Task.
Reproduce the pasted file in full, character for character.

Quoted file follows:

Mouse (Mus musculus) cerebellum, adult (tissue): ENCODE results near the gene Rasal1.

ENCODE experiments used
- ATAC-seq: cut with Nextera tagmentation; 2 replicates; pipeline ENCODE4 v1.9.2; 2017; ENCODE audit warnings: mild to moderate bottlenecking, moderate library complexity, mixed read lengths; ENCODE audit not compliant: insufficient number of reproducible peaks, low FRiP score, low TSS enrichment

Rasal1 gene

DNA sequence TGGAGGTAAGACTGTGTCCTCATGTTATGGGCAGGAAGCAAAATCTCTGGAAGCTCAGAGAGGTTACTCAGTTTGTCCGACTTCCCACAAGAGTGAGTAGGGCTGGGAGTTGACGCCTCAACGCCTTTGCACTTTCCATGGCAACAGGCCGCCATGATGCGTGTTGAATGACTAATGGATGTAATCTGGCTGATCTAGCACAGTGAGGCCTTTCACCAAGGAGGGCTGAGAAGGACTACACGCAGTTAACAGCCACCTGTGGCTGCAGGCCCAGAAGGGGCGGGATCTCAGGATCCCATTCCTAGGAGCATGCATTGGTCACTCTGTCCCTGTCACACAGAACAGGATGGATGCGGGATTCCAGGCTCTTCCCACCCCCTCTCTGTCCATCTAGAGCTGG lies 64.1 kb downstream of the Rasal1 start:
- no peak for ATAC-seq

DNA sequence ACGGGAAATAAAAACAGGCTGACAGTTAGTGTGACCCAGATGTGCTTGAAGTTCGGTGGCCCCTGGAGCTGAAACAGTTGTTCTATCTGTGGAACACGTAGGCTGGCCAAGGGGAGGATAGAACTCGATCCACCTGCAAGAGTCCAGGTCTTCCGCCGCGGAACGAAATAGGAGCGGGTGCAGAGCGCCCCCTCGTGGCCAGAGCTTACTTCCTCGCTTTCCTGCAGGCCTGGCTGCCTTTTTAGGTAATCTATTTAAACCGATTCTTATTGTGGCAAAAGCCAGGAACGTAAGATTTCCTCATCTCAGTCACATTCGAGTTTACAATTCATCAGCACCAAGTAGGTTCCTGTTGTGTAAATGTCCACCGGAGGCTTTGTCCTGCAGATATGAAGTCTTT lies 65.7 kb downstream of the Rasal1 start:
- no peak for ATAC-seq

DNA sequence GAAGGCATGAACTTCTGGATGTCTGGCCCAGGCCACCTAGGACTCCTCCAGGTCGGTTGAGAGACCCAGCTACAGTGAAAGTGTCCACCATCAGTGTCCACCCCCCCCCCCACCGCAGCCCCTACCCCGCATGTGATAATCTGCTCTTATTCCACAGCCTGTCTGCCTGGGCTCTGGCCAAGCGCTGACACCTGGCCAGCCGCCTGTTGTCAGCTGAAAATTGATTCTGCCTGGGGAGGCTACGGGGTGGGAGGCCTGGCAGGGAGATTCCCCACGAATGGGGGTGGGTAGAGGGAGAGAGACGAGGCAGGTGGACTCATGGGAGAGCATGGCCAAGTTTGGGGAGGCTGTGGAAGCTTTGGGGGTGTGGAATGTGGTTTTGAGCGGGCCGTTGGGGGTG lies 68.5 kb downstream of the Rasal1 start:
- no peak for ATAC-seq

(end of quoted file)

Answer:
Mouse (Mus musculus) cerebellum, adult (tissue): ENCODE results near the gene Rasal1.

ENCODE experiments used
- ATAC-seq: cut with Nextera tagmentation; 2 replicates; pipeline ENCODE4 v1.9.2; 2017; ENCODE audit warnings: mild to moderate bottlenecking, moderate library complexity, mixed read lengths; ENCODE audit not compliant: insufficient number of reproducible peaks, low FRiP score, low TSS enrichment

Rasal1 gene

DNA sequence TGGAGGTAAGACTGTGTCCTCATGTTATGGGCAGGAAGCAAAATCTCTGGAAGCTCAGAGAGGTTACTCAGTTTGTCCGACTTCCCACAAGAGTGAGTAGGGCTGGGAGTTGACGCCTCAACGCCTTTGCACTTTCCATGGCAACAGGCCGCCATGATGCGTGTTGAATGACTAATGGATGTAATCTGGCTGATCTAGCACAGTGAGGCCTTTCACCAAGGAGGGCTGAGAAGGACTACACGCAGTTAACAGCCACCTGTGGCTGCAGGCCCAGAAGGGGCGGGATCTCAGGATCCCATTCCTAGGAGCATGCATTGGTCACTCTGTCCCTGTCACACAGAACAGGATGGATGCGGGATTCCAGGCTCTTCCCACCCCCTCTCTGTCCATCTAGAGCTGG lies 64.1 kb downstream of the Rasal1 start:
- no peak for ATAC-seq

DNA sequence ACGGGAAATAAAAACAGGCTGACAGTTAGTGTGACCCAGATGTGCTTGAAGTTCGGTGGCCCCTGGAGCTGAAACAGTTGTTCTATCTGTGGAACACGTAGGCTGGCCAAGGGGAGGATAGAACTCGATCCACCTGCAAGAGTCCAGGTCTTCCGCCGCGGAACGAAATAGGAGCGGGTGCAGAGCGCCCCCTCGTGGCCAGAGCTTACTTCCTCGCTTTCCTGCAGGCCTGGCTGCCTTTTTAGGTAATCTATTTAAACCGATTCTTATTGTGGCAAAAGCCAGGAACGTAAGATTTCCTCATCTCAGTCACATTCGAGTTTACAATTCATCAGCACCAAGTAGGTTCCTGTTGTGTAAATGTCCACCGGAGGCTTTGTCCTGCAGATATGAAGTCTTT lies 65.7 kb downstream of the Rasal1 start:
- no peak for ATAC-seq

DNA sequence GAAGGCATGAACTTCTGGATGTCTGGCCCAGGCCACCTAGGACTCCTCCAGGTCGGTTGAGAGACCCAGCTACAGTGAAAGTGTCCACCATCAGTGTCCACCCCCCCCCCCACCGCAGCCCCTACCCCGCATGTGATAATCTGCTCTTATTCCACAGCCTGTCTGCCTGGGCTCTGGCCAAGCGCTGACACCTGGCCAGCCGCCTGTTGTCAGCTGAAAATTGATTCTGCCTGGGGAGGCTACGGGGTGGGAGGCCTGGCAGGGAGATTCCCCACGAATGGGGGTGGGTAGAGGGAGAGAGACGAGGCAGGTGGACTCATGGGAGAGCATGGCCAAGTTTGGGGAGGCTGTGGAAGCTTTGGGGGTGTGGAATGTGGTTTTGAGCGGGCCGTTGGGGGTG lies 68.5 kb downstream of the Rasal1 start:
- no peak for ATAC-seq